21 Nov 2019, 9:30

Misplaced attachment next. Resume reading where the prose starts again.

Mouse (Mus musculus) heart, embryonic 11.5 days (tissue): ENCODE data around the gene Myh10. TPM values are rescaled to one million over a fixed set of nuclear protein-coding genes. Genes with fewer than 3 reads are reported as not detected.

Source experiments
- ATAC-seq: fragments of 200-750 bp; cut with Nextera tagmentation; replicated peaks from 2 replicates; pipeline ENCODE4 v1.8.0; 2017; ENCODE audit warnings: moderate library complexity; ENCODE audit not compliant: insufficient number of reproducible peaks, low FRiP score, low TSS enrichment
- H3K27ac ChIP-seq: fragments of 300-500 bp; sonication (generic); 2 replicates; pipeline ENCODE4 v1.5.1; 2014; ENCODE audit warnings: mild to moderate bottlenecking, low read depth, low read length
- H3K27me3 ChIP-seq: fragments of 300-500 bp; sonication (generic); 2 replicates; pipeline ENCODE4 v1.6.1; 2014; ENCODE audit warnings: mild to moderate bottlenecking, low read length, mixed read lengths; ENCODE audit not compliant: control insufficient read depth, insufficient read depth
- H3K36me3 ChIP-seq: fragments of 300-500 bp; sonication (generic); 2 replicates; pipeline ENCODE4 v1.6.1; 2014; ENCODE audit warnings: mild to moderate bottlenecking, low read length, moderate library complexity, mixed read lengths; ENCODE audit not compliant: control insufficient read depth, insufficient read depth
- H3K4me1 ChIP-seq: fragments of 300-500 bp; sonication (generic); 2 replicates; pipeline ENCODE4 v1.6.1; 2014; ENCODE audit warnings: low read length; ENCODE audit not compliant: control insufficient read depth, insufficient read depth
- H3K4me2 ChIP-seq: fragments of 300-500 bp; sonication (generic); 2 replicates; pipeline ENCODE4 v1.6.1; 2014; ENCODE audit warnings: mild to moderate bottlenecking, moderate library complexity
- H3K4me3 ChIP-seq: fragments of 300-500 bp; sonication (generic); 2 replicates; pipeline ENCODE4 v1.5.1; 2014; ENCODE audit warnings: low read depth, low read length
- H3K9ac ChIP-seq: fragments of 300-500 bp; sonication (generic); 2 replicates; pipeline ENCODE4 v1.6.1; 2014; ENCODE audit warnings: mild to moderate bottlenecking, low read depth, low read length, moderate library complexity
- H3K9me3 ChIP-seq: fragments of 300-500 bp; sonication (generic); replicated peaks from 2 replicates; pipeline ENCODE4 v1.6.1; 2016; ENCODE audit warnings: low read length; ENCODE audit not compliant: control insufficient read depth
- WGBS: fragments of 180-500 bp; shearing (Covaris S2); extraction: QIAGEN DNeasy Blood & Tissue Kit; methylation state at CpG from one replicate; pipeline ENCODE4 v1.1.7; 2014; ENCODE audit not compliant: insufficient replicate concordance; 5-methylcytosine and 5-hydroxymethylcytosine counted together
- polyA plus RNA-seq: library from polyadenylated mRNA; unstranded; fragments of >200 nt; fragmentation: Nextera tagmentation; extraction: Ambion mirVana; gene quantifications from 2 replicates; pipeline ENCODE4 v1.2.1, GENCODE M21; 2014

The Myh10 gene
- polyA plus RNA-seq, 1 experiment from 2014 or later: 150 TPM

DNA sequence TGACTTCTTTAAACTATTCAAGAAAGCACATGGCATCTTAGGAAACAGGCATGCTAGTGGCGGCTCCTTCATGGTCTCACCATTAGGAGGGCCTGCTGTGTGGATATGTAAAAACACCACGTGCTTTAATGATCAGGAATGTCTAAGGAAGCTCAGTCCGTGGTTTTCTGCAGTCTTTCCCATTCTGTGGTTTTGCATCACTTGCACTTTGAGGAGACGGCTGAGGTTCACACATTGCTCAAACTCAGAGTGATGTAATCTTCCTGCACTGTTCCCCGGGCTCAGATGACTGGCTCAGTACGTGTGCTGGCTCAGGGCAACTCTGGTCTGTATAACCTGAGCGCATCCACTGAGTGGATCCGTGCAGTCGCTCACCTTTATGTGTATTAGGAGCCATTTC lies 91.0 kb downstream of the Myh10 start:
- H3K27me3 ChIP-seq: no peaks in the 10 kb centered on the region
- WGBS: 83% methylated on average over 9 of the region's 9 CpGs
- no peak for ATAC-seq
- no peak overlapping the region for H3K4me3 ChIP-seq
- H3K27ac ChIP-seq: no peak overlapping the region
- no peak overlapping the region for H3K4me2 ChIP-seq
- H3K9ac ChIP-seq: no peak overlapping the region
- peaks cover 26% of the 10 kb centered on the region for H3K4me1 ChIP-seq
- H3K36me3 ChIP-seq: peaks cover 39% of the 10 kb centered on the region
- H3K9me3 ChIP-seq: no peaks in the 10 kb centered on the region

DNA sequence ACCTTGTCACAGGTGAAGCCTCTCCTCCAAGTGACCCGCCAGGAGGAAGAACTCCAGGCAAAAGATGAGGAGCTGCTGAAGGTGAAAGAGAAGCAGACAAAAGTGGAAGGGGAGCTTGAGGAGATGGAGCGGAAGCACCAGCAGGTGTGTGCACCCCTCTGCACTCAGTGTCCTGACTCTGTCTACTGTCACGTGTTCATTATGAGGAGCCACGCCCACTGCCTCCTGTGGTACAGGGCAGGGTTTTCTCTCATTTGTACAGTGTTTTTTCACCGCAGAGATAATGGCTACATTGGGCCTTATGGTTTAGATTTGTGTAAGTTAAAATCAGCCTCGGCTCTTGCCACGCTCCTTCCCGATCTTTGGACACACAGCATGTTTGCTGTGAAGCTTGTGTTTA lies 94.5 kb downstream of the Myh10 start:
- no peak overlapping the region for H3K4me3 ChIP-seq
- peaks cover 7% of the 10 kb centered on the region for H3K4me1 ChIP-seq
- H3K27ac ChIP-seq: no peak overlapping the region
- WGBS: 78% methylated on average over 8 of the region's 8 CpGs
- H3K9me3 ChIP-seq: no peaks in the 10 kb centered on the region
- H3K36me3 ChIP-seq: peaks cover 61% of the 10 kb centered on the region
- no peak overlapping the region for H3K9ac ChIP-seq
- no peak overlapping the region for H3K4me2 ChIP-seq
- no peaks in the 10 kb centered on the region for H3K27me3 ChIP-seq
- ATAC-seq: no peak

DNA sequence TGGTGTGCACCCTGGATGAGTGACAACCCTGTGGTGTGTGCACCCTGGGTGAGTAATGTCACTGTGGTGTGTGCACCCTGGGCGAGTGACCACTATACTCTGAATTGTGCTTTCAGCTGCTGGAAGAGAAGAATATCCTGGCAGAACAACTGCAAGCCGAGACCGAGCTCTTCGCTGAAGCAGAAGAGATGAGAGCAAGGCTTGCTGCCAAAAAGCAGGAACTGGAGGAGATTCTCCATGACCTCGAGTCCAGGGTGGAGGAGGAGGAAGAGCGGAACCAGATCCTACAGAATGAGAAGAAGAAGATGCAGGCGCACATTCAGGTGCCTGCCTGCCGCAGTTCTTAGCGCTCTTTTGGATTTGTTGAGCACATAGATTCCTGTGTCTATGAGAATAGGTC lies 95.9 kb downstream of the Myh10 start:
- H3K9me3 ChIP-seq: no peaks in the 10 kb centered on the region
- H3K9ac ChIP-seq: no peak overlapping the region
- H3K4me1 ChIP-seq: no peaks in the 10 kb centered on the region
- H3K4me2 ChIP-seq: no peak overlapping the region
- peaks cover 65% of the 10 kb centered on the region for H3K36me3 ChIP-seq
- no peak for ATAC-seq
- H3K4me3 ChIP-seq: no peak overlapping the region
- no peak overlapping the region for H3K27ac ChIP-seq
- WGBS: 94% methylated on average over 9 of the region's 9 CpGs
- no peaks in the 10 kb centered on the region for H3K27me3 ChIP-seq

China quantum research team uses AI to crack processing time in supercomputer raceArtificial intelligence is set to transform quantum research with a huge boost in processing speed that could ultimately pave the way for a supercomputer a billion " or even a trillion " times faster than existing technology.According to a new study by scientists in China " which has established some of the world's largest quantum research facilities " machine learning technology can slash the time-consuming task of calculating the nature of the quirky ties between particles that exist in the subatomic quantum realm.The power of quantum technology arises from particles that are linked by the mysterious forces of quantum mechanics.Quantum entanglement, for example, refers to the correlation between particles that allows changes in one to instantly affect another, regardless of the distance between them. The behaviour of these correlated particles forms the basis of quantum information processing.The power of quantum technology arises from particles that are linked by the mysterious forces of quantum mechanics. Photo: Shutterstock alt=The power of quantum technology arises from particles that are linked by the mysterious forces of quantum mechanics. Photo: ShutterstockNow, a Chinese research team has established that machine learning technology can assess the nature of the ties between particles with unprecedented speed and accuracy, according to a paper published this month in the scientific journal Physical Review Letters.This is important, according to the researchers, because different ties between particles make them suitable for different tasks. As well as quantum entanglement, particles may be related through EPR steering " the paradoxical phenomenon best known for Schrodinger's Cat " or Bell nonlocality " which states that in some situations the property of a particle can be altered by the act of measuring it.Most quantum devices " from key distribution networks for ultra-safe communication, superfast quantum computers, to quantum radar systems for stealth aircraft detection " remain tantalisingly beyond practical application because of the huge amount of traditional processing time required now to establish the nature of the ties between particles."It works like the separation of minerals," said Professor Li Chuanfeng, a lead scientist of the study with the University of Science and Technology of China (USTC) in Hefei, Anhui province."The AI tells us whether an ore contains gold, iron or copper, so we can make use of them for different purposes. This was not possible before," Li said.Until now, quantum researchers have had to measure a complete set of physical properties to determine the type of link between particles. It is a difficult, time consuming job and, when the number of particles increases, the workload grows exponentially."At the end of the day we might be able to tell this is not a piece of gold, and that would be it. There is no way to know more," Li said.USTC researchers have been conducting quantum experiments for decades and amassed a large amount of data. Li's team built up a data set containing more than 400 pairs of particles carefully picked with different types of links, such as quantum entanglement, EPR steering and Bell nonlocality.The scientists then used the data set to train a computer with a deep learning algorithm to measure the physical properties of the particles. The AI can now achieve an accuracy higher than 90 per cent, and the time taken has been slashed to the point where calculations that previously took an hour can be worked out in a fraction of a second.The machine also does not need full information on each particle to make the assessment. According to the paper, researchers only need to feed details of two physical properties into the machine, which can then fill in the gaps and make a correct estimate on the outcome."This method will increase the supply of resources for quantum information processing significantly," Li said.Ren Changliang, associate professor with the Chongqing Institute of Green and Intelligent Technology and co-author of the paper, said the breakthrough did not mean AI had a better grasp on the world of quantum physics than the human brain."We label the data, we teach it, we correct its mistakes. The AI follows human guidance. It is not outsmarting us," he said.Another obvious advantage of AI over traditional methods is that it can deal with multidimensional issues much more efficiently " and there are many dimensions in quantum physics."There seems to be a good match between the two worlds," Ren said.According to the scientists, this is not the end of their research. The team is now planning to continue training the machine with a larger data set, and is also developing new artificial intelligence technology specifically for a quantum computer, which is predicted to be up to 1 trillion times faster than the most powerful supercomputer today.Some researchers say that a combination of AI and quantum computing might eventually lead to machines with intelligence equal or greater to that of humans.This article originally appeared in the South China Morning Post (SCMP), the most authoritative voice reporting on China and Asia for more than a century. For more SCMP stories, please explore the SCMP app or visit the SCMP's Facebook and Twitter pages. Copyright © 2019 South China Morning Post Publishers Ltd. All rights reserved. Copyright (c) 2019. South China Morning Post Publishers Ltd. All rights reserved.